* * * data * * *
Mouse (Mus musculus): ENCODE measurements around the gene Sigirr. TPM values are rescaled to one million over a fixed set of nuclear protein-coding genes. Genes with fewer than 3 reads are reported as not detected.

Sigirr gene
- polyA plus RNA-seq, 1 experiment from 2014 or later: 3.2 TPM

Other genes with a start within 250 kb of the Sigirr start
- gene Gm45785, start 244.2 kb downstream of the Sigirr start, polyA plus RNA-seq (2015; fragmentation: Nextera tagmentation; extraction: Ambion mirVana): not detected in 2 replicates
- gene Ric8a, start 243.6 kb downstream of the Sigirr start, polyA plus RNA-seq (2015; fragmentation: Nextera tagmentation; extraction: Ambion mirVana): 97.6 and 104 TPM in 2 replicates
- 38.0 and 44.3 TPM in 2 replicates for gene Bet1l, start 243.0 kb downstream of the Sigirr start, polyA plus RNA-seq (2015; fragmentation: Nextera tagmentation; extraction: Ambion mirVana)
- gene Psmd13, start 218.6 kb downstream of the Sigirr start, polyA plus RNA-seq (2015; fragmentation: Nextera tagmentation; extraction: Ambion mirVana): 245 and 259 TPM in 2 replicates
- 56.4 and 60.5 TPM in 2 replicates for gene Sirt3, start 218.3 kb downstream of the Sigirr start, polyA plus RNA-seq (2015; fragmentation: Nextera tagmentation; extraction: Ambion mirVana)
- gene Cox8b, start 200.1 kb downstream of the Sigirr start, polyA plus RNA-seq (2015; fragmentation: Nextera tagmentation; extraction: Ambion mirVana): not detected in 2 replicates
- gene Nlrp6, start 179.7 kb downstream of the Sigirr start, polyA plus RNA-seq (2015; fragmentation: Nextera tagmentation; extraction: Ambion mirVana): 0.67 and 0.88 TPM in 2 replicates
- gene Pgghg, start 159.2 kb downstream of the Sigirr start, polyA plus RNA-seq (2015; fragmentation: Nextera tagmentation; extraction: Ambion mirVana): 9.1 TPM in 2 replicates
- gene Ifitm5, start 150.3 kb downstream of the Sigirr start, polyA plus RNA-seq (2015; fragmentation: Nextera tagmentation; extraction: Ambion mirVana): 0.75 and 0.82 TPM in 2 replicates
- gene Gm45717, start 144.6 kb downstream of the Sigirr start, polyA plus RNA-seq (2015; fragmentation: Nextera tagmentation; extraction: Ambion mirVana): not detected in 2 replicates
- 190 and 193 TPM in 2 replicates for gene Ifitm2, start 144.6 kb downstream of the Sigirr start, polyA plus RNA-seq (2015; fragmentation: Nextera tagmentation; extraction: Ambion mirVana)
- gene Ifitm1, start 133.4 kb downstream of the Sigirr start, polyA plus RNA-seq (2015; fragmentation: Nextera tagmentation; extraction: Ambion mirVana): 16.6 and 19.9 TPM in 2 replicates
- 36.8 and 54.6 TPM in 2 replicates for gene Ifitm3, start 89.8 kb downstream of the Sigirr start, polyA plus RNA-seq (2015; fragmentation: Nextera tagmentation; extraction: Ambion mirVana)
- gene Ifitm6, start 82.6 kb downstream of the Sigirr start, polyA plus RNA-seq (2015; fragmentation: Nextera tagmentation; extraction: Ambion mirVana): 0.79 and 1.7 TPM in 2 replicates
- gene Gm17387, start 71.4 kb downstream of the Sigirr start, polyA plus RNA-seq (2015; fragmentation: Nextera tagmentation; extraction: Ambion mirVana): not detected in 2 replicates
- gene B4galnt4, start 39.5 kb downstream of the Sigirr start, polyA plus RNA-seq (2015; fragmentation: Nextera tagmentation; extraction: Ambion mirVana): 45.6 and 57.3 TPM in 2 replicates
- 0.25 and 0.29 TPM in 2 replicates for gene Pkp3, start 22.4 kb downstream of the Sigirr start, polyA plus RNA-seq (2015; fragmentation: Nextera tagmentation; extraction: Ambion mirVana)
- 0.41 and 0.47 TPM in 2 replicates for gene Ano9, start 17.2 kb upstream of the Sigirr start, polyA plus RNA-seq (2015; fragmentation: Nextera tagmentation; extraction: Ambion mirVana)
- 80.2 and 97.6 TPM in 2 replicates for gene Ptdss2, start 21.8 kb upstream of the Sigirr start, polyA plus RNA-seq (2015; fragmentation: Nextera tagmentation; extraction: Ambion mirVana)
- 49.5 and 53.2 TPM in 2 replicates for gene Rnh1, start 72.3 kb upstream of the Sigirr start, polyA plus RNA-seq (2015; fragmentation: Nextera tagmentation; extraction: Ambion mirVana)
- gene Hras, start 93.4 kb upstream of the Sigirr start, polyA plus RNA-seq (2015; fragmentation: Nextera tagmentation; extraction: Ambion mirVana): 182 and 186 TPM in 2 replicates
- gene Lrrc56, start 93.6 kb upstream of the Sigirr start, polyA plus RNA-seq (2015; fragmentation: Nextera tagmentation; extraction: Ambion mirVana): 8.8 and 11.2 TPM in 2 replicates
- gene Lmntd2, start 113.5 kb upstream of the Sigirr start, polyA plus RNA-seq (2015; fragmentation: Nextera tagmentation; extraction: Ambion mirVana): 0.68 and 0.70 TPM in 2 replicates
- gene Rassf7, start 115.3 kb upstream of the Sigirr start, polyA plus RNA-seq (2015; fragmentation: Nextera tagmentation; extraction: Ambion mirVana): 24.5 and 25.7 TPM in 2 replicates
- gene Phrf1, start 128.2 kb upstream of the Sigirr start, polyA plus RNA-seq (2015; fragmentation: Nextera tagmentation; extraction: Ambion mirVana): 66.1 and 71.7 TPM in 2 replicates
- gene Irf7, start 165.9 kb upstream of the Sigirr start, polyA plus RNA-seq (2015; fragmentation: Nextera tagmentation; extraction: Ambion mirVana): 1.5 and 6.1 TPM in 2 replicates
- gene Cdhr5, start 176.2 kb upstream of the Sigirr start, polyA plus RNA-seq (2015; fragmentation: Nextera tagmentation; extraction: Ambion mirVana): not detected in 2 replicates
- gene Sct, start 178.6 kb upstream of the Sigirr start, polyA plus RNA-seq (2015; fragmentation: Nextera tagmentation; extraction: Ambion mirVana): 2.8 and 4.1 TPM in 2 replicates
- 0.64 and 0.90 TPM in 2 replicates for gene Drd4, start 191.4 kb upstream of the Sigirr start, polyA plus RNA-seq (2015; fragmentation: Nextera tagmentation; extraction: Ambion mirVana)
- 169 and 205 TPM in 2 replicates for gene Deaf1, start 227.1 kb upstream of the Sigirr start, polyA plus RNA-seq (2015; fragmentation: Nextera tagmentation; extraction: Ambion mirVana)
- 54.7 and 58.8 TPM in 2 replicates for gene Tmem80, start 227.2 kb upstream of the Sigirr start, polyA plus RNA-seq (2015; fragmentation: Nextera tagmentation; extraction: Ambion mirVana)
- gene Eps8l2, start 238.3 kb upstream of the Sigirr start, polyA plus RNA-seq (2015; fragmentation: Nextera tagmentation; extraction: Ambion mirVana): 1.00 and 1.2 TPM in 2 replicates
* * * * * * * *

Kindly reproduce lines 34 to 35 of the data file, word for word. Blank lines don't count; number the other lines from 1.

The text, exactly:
- 169 and 205 TPM in 2 replicates for gene Deaf1, start 227.1 kb upstream of the Sigirr start, polyA plus RNA-seq (2015; fragmentation: Nextera tagmentation; extraction: Ambion mirVana)
- 54.7 and 58.8 TPM in 2 replicates for gene Tmem80, start 227.2 kb upstream of the Sigirr start, polyA plus RNA-seq (2015; fragmentation: Nextera tagmentation; extraction: Ambion mirVana)